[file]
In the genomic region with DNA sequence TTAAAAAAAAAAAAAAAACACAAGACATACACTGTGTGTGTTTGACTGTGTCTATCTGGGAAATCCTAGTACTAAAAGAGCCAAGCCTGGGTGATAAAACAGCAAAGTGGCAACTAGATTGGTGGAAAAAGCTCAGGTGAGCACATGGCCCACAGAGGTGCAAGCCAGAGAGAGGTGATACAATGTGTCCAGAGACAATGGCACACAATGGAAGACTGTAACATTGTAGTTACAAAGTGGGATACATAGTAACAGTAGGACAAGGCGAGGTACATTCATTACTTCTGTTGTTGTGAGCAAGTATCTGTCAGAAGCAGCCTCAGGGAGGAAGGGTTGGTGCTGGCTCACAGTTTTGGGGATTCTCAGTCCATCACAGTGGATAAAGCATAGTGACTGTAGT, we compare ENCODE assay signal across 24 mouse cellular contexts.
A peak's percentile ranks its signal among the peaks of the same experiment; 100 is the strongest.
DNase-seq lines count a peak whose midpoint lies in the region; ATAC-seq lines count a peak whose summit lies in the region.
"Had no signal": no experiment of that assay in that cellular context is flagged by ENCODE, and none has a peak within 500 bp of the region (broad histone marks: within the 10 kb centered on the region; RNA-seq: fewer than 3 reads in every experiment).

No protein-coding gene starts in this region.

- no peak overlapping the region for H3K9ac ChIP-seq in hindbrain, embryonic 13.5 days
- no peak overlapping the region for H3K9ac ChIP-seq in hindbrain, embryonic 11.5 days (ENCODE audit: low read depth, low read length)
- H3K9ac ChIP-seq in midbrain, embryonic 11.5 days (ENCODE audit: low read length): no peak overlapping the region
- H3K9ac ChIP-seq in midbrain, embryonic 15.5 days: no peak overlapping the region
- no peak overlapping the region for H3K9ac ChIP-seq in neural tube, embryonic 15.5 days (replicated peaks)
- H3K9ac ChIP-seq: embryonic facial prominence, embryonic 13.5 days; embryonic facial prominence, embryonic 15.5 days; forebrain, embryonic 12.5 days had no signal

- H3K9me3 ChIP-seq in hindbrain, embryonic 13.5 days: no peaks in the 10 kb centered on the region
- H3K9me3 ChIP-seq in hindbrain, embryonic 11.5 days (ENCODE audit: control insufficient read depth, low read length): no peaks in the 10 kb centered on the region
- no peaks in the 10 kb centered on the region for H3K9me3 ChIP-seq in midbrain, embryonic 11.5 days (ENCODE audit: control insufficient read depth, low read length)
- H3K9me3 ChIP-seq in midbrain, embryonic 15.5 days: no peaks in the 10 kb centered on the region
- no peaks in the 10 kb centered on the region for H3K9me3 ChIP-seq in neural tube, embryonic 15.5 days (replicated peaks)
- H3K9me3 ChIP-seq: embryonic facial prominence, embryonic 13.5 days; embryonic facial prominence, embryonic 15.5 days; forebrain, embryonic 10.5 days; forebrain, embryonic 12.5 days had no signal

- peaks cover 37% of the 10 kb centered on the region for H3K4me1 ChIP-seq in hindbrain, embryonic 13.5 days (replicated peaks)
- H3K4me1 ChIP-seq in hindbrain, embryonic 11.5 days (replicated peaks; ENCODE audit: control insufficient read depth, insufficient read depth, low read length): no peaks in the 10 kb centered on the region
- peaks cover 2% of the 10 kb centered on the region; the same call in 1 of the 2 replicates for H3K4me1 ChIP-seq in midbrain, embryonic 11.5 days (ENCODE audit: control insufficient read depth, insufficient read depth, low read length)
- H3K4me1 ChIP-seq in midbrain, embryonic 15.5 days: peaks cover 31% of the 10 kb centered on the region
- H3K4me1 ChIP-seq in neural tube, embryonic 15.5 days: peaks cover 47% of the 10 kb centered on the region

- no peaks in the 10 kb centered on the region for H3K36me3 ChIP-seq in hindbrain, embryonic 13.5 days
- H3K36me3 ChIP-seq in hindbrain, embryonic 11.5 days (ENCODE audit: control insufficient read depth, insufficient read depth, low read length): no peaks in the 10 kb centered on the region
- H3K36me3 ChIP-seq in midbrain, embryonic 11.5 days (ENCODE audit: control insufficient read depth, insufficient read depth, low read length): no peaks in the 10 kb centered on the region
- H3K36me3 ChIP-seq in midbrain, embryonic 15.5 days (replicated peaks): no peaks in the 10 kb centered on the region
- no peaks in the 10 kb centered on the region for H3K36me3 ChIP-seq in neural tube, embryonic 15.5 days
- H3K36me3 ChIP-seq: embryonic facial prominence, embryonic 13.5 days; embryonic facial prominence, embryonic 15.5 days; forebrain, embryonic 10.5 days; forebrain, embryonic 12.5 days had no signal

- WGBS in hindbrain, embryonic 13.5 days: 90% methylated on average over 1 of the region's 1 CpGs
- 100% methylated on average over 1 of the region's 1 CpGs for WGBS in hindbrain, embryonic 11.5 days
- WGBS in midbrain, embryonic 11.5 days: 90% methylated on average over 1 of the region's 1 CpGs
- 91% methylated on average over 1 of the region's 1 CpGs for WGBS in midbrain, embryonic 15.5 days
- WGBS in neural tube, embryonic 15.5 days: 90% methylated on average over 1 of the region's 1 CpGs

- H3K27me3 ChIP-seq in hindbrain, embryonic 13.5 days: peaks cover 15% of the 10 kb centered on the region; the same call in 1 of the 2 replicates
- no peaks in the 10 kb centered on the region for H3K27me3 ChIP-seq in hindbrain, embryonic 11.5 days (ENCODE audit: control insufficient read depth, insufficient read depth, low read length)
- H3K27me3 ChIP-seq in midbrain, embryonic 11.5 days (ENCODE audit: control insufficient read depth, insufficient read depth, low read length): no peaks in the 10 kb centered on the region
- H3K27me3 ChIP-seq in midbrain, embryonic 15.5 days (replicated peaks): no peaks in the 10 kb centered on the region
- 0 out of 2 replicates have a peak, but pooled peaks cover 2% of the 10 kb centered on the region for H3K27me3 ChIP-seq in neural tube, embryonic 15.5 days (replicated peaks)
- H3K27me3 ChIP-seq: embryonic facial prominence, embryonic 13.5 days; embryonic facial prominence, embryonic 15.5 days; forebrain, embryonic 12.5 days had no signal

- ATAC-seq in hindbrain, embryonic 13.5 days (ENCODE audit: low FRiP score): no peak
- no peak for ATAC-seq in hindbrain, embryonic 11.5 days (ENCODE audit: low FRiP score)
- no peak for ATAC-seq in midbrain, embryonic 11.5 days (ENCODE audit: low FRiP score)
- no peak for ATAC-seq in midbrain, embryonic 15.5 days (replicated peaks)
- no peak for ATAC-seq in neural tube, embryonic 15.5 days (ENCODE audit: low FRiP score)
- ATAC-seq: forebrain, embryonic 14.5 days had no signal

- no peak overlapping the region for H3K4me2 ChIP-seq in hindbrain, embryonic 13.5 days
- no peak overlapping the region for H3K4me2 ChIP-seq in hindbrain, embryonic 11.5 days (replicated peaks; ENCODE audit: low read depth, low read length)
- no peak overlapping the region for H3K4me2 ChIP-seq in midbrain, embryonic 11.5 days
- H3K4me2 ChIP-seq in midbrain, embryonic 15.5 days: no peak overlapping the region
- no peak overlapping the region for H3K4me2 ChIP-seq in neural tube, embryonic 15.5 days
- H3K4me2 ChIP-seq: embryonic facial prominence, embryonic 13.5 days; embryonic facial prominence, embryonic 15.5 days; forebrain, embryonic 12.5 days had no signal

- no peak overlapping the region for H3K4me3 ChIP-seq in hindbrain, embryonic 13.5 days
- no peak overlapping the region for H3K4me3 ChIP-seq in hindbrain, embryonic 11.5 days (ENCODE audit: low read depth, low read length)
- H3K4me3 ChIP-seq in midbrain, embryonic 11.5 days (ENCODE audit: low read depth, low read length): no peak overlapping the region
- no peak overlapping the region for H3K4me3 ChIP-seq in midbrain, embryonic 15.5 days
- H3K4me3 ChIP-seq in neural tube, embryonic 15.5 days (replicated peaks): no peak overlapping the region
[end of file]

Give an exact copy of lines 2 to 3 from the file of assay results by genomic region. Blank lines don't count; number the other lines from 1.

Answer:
A peak's percentile ranks its signal among the peaks of the same experiment; 100 is the strongest.
DNase-seq lines count a peak whose midpoint lies in the region; ATAC-seq lines count a peak whose summit lies in the region.